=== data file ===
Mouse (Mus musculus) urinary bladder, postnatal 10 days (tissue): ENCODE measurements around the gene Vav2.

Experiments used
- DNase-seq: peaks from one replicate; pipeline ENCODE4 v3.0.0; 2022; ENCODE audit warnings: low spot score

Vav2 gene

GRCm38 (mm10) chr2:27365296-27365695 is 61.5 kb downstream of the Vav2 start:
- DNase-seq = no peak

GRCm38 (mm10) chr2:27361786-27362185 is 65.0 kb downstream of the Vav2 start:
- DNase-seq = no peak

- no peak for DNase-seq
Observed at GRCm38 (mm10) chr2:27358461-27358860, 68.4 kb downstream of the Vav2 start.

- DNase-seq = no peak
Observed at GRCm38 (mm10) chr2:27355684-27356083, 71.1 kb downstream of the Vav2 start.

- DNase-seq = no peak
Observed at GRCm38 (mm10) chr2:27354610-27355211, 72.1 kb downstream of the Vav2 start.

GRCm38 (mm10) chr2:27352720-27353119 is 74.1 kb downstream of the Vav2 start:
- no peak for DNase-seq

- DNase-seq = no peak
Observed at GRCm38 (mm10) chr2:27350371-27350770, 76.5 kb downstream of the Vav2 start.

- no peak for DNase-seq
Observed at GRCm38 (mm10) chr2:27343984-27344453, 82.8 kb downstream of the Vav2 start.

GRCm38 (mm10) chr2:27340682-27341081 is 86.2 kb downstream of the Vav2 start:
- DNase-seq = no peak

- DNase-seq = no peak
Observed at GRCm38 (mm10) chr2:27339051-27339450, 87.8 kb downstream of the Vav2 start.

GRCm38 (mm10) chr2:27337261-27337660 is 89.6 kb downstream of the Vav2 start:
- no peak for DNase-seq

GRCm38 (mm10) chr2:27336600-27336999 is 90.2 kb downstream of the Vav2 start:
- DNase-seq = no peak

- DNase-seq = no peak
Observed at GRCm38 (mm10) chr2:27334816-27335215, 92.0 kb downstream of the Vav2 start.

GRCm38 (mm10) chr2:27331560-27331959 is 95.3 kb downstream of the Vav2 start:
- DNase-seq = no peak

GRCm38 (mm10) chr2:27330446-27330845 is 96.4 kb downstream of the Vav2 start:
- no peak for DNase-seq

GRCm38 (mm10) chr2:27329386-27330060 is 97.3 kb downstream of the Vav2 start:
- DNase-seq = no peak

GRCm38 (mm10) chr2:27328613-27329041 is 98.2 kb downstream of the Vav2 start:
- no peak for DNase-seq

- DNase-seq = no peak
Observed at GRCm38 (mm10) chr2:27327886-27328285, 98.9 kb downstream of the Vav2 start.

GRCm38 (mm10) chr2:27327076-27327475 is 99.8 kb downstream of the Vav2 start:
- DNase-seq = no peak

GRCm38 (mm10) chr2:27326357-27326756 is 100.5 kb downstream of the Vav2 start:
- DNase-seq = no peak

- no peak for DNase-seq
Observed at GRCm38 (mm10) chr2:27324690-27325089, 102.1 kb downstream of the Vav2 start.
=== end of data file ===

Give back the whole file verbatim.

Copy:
Mouse (Mus musculus) urinary bladder, postnatal 10 days (tissue): ENCODE measurements around the gene Vav2.

Experiments used
- DNase-seq: peaks from one replicate; pipeline ENCODE4 v3.0.0; 2022; ENCODE audit warnings: low spot score

Vav2 gene

GRCm38 (mm10) chr2:27365296-27365695 is 61.5 kb downstream of the Vav2 start:
- DNase-seq = no peak

GRCm38 (mm10) chr2:27361786-27362185 is 65.0 kb downstream of the Vav2 start:
- DNase-seq = no peak

- no peak for DNase-seq
Observed at GRCm38 (mm10) chr2:27358461-27358860, 68.4 kb downstream of the Vav2 start.

- DNase-seq = no peak
Observed at GRCm38 (mm10) chr2:27355684-27356083, 71.1 kb downstream of the Vav2 start.

- DNase-seq = no peak
Observed at GRCm38 (mm10) chr2:27354610-27355211, 72.1 kb downstream of the Vav2 start.

GRCm38 (mm10) chr2:27352720-27353119 is 74.1 kb downstream of the Vav2 start:
- no peak for DNase-seq

- DNase-seq = no peak
Observed at GRCm38 (mm10) chr2:27350371-27350770, 76.5 kb downstream of the Vav2 start.

- no peak for DNase-seq
Observed at GRCm38 (mm10) chr2:27343984-27344453, 82.8 kb downstream of the Vav2 start.

GRCm38 (mm10) chr2:27340682-27341081 is 86.2 kb downstream of the Vav2 start:
- DNase-seq = no peak

- DNase-seq = no peak
Observed at GRCm38 (mm10) chr2:27339051-27339450, 87.8 kb downstream of the Vav2 start.

GRCm38 (mm10) chr2:27337261-27337660 is 89.6 kb downstream of the Vav2 start:
- no peak for DNase-seq

GRCm38 (mm10) chr2:27336600-27336999 is 90.2 kb downstream of the Vav2 start:
- DNase-seq = no peak

- DNase-seq = no peak
Observed at GRCm38 (mm10) chr2:27334816-27335215, 92.0 kb downstream of the Vav2 start.

GRCm38 (mm10) chr2:27331560-27331959 is 95.3 kb downstream of the Vav2 start:
- DNase-seq = no peak

GRCm38 (mm10) chr2:27330446-27330845 is 96.4 kb downstream of the Vav2 start:
- no peak for DNase-seq

GRCm38 (mm10) chr2:27329386-27330060 is 97.3 kb downstream of the Vav2 start:
- DNase-seq = no peak

GRCm38 (mm10) chr2:27328613-27329041 is 98.2 kb downstream of the Vav2 start:
- no peak for DNase-seq

- DNase-seq = no peak
Observed at GRCm38 (mm10) chr2:27327886-27328285, 98.9 kb downstream of the Vav2 start.

GRCm38 (mm10) chr2:27327076-27327475 is 99.8 kb downstream of the Vav2 start:
- DNase-seq = no peak

GRCm38 (mm10) chr2:27326357-27326756 is 100.5 kb downstream of the Vav2 start:
- DNase-seq = no peak

- no peak for DNase-seq
Observed at GRCm38 (mm10) chr2:27324690-27325089, 102.1 kb downstream of the Vav2 start.